Many clients might be wondering whether a claim can be triggered under a “Commercial General liability policy “, following the outbreak of COVID 19. It is pertinent to mention here that Commercial General Liability (or a Public liability policy); being a legal liability policy, the negligence needs to be proved in the court of law. Even if there is a negligence , we need to understand that a CGL policy covers liability arising out of “ bodily injury or property  damage “ of third party caused by  an “ occurrence “  which has happened in the insured territory  and arising of business activity of the insured .

Two aspects which needs to be proved here are

  1. Is contacting the virus an “occurrence “and has the virus been contacted within the premises or arising out of insured’s business operation?
  2. Is contacting the virus a “bodily injury “?

Only when the  above  two aspects  can be proved in the  court of law  and if the policy does not carry a “ communicable disease “ exclusion ( some policies do carry an exclusion for loss  caused by action of pathogenic organisms ), the loss under a CGL policy  will be tenable .

COVID 19 and its impact on PROPERTY INSURANCE:

World over there have been innumerable debates on whether  the property damage policies ( Material  damage ) and in particular Business Interruption policies , can come to the rescue of the policy holder  and pay for the business losses during the period of shutdown / lockdown .  The debates and discussions have finally culminated in the London market issuing an  exclusion for loss or damage arising  directly or indirectly out of “ Communicable Diseases”  with the  definition of such disease  been mentioned . Indian market has followed suit with all policies now been endorsed with the “Communicable disease exclusion “.

But even if the exclusion did not exist a look at various wording of property policies in India as well as overseas would throw the following interpretations:

  1. The operative clauses of the Property damage policies (Material damage section) would invariably mention the words “loss or damage arising out of accidental and physical means “. There is no doubt  that  even if we consider the outbreak of COVID 19  as “ accidental “ , certainly it will NOT cause  any physical damage to the assets of the  client .
  2. The above is a pointer to the fact that there would be no admissible loss or damage under the Material damage section, due to outbreak of COVID 19.
  3. Since there will not be any admissible damages under the material damage section/ policy , there will certainly be no TRIGGERS for a claim under BUSINESS INTERRUPTION POLICIES

It is not that non-damage BI covers are not available. Denial of access to premises following outbreak of infectious diseases within specified radius, is available in various markets. But this is not a cover which is extremely popular and this time all insurers have refused granting this extension. Even this extension will be subject to its own conditions and exclusions.

There are certain important steps required during this stage of lockdown following outbreak of COVID 19, which has a direct impact on the risks insured under property policies:

  1. Condition 3 b of the SFSP / IAR policies as well as Mega policies( condition number could differ )  , better known as “ Non occupancy  condition “ states : Policy  will cease to operate  if   the  building  insured  or  containing  the  insured  property becomes unoccupied and so remains for a of more than 30 days.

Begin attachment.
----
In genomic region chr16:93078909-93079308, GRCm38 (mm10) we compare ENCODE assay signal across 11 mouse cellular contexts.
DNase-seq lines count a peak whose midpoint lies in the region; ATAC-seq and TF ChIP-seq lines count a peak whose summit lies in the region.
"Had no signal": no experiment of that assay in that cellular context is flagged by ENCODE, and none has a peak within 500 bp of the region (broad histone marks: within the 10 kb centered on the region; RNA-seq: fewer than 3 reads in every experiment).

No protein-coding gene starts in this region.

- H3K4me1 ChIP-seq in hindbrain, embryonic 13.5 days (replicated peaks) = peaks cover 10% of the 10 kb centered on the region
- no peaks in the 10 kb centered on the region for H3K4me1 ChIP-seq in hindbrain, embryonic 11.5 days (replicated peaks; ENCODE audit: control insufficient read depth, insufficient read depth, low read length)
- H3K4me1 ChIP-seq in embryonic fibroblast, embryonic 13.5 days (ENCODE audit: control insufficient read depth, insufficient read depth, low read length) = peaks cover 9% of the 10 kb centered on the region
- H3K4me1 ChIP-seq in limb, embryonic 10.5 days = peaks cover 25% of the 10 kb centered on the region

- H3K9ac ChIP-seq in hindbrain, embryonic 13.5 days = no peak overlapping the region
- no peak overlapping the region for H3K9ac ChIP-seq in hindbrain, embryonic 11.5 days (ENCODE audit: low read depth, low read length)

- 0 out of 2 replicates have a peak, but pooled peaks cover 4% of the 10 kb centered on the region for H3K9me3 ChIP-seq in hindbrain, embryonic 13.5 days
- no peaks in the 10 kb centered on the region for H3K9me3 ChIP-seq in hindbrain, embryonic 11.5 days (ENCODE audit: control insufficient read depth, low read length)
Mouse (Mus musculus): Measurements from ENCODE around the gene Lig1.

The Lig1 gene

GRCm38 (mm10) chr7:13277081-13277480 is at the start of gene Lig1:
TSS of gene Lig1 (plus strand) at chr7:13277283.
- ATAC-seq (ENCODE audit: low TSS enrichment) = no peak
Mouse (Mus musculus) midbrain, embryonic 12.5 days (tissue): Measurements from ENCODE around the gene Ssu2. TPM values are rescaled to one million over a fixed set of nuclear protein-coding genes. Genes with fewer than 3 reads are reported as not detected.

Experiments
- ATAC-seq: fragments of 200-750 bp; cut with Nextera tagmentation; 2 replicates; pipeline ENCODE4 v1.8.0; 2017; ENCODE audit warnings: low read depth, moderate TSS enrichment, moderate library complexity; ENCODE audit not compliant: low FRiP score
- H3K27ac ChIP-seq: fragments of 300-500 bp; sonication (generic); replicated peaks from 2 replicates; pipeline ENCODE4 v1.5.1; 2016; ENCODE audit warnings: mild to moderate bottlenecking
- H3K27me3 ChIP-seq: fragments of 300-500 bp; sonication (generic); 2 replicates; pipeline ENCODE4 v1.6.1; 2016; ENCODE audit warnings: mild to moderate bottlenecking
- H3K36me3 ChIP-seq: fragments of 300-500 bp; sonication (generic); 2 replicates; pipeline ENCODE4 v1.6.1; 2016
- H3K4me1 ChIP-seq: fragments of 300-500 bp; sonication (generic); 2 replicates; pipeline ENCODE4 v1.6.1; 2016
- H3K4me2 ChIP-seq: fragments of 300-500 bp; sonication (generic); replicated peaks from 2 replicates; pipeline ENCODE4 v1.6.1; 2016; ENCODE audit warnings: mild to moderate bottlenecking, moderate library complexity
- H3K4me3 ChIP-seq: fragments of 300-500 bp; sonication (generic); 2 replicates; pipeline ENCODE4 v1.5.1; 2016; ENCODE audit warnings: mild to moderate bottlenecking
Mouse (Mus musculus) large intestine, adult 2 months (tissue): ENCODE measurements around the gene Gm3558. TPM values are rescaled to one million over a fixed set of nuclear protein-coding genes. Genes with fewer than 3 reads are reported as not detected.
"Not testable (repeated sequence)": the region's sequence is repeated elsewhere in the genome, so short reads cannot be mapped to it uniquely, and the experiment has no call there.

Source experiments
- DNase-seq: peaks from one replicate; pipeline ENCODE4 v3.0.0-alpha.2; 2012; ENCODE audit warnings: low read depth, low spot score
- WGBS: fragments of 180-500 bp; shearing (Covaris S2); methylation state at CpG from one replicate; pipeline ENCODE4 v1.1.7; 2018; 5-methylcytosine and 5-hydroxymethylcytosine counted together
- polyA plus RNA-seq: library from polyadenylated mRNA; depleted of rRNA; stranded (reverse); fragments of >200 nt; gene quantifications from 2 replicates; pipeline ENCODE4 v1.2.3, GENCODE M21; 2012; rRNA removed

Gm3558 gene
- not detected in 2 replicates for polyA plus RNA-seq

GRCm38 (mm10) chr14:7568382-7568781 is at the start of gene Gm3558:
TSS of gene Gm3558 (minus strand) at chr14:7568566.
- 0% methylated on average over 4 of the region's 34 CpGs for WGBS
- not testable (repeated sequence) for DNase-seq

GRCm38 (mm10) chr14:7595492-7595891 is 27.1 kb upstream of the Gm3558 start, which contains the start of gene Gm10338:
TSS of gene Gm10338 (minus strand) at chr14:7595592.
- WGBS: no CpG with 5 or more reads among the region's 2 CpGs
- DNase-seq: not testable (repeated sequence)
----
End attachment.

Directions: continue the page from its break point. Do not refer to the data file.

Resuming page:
Since the current lockdown situation might last for more than 30 days, it is very important for every concerned to request insurers for the continuity of cover during this period of non- occupancy.

  1. Similarly the project insurance policies (CAR and EAR) will carry the following: General Exclusion (d), i.e. “Cessation of work whether total or partial”. Keeping in view the current scenario, steps to be taken immediately to ensure continuity of cover during this period of cessation. In our erstwhile tariff as well in International market ( Refer to Zurich clause ), there are  endorsements  for “ Work  stoppage extension “ , mainly worded to provide a solution to the  above  exclusion . The present condition will certainly need a relook by the underwriters and provide a solution through this extension.

Major impact of COVID19 will be felt under the Health insurance policies, irrespective of whether it is taken as an individual or group. The regulator has instructed that the hospitalisation benefits under health insurance will cover the expenses incurred towards treatment of COVID19.

Yet another policy which might have an impact would be the “Employee compensation policy “. It is possible that an employee who contacted the disease at workplace might like to lodge a claim with the WC commissioner. The onus of proof that the disease was contacted “within the working premises” and “during the course of business”   certainly will be on the employee, but the likelihood of the Commissioner taking a lenient view of the same is high. The policy  coverage needs a thorough  scrutiny  as “ Occupational diseases “ listed out under the  WC ACT( Now Employee compensation act ) , Schedule 3 , are often excluded from the EC act policy . It is debatable whether COVID 19 will be treated as an occupational disease and whether the claims will stand the court of the Commissioner, will certainly be a test of time.

Hoping that the situations will ease out soon and all the exposures mentioned above with the possible solutions, remain on paper. But till that time it is relevant that insured, intermediary or insurer, we all need to take the right foot forward, in real earnest

Stay safe, stay indoor, stay healthy